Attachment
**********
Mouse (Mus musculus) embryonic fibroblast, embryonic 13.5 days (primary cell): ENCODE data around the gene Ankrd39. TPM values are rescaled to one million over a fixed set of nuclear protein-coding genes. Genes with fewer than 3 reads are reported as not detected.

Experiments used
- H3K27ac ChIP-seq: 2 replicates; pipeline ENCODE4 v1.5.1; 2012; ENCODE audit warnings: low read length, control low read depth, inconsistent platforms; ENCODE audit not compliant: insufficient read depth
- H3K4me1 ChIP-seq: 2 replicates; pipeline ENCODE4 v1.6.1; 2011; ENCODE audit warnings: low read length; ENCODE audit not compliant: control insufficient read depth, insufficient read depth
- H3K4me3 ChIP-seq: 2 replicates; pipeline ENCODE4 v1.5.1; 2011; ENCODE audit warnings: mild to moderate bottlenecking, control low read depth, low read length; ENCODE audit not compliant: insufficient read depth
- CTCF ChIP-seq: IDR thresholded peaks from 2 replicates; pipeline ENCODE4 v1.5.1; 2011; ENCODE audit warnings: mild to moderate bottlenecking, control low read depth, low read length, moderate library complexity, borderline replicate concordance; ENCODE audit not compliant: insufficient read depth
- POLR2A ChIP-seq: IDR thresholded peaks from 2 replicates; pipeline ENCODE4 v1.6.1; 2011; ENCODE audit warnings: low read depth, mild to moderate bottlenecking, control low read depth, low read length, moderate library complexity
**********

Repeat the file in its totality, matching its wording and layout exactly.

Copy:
Mouse (Mus musculus) embryonic fibroblast, embryonic 13.5 days (primary cell): ENCODE data around the gene Ankrd39. TPM values are rescaled to one million over a fixed set of nuclear protein-coding genes. Genes with fewer than 3 reads are reported as not detected.

Experiments used
- H3K27ac ChIP-seq: 2 replicates; pipeline ENCODE4 v1.5.1; 2012; ENCODE audit warnings: low read length, control low read depth, inconsistent platforms; ENCODE audit not compliant: insufficient read depth
- H3K4me1 ChIP-seq: 2 replicates; pipeline ENCODE4 v1.6.1; 2011; ENCODE audit warnings: low read length; ENCODE audit not compliant: control insufficient read depth, insufficient read depth
- H3K4me3 ChIP-seq: 2 replicates; pipeline ENCODE4 v1.5.1; 2011; ENCODE audit warnings: mild to moderate bottlenecking, control low read depth, low read length; ENCODE audit not compliant: insufficient read depth
- CTCF ChIP-seq: IDR thresholded peaks from 2 replicates; pipeline ENCODE4 v1.5.1; 2011; ENCODE audit warnings: mild to moderate bottlenecking, control low read depth, low read length, moderate library complexity, borderline replicate concordance; ENCODE audit not compliant: insufficient read depth
- POLR2A ChIP-seq: IDR thresholded peaks from 2 replicates; pipeline ENCODE4 v1.6.1; 2011; ENCODE audit warnings: low read depth, mild to moderate bottlenecking, control low read depth, low read length, moderate library complexity